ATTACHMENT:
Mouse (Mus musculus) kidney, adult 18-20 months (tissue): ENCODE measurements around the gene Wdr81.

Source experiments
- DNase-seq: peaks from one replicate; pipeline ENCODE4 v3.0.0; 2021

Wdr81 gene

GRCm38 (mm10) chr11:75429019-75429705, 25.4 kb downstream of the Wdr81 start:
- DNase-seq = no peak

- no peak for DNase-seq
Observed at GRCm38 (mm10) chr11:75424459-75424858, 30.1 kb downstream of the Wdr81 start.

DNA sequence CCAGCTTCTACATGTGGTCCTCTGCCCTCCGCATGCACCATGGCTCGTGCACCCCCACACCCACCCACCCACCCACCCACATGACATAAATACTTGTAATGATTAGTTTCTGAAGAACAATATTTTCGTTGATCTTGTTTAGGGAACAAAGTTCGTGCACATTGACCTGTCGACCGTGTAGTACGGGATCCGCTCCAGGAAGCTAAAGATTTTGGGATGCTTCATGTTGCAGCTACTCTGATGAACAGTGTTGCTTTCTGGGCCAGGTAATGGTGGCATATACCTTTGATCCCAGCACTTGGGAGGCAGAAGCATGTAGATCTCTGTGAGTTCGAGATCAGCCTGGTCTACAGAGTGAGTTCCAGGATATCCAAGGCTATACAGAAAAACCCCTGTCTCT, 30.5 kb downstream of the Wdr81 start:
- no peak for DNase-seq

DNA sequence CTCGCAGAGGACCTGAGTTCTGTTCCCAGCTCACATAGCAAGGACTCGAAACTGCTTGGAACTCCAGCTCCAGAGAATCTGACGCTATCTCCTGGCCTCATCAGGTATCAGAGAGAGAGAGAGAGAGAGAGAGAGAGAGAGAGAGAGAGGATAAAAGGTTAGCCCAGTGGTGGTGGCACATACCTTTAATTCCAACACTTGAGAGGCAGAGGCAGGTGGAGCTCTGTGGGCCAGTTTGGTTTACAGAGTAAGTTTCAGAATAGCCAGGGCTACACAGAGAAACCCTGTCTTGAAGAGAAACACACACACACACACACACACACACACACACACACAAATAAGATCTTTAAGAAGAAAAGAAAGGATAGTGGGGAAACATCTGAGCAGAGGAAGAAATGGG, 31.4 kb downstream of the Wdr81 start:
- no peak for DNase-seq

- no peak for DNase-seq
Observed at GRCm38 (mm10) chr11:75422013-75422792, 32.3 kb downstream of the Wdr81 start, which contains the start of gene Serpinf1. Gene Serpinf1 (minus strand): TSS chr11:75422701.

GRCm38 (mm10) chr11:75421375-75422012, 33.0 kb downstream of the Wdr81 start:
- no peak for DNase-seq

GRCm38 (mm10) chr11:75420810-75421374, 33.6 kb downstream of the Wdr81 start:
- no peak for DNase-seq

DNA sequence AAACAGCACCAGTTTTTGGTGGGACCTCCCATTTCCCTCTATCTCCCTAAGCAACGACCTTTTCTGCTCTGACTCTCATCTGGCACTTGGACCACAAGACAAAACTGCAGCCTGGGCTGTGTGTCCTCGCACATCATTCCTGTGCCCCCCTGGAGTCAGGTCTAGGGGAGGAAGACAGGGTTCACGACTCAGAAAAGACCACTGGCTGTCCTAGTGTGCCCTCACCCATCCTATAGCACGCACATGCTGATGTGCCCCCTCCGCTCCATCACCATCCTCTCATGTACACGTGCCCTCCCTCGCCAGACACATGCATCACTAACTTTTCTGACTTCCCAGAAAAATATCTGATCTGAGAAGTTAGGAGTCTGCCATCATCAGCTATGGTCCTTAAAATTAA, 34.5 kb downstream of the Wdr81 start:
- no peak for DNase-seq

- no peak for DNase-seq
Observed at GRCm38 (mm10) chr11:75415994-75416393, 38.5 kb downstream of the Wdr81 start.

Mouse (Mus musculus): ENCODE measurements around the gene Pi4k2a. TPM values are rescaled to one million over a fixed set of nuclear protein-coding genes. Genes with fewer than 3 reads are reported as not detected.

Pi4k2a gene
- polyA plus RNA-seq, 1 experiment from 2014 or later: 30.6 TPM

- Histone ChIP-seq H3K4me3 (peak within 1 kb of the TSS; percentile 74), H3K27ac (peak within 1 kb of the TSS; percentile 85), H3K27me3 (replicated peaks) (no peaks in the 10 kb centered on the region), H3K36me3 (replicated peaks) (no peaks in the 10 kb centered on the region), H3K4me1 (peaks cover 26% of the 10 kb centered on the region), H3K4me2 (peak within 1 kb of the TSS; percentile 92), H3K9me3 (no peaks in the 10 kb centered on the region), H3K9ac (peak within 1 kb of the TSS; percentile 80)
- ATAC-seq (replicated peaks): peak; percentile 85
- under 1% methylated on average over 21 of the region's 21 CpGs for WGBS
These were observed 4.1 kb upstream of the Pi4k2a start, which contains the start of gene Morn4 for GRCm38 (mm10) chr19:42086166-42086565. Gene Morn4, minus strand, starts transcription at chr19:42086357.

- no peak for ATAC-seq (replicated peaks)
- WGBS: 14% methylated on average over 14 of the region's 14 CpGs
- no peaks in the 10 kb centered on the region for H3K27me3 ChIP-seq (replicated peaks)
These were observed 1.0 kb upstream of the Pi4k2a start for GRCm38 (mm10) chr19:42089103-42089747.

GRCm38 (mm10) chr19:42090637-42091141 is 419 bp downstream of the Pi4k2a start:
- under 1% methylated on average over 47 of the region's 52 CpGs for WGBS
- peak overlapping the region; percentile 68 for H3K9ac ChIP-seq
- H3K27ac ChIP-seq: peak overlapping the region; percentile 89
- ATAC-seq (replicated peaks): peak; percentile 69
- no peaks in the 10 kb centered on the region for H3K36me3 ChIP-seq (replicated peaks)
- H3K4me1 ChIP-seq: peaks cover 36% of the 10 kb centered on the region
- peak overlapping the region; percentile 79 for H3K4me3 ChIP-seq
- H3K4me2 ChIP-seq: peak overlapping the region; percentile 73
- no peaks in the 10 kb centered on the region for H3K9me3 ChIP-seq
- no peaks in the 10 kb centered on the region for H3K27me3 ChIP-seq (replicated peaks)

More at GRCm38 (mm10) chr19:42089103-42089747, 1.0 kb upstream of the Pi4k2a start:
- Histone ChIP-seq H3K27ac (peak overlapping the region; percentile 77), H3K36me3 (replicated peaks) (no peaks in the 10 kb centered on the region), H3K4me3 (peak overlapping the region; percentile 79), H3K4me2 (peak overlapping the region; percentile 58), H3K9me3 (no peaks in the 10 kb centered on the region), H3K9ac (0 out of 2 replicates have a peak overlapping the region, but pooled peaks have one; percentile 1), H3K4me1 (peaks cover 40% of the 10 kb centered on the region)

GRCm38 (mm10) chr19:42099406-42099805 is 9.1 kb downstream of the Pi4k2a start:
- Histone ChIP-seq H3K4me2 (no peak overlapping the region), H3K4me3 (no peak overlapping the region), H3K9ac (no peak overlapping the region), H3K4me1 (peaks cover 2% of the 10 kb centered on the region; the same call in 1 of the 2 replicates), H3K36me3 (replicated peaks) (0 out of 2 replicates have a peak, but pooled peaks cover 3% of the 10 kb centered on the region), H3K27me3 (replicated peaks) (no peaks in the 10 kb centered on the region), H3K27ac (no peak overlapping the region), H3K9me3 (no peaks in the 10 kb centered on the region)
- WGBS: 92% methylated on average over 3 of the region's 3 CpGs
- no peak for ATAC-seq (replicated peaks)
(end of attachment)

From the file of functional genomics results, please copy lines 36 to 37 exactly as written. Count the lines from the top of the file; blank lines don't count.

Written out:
- peak overlapping the region; percentile 68 for H3K9ac ChIP-seq
- H3K27ac ChIP-seq: peak overlapping the region; percentile 89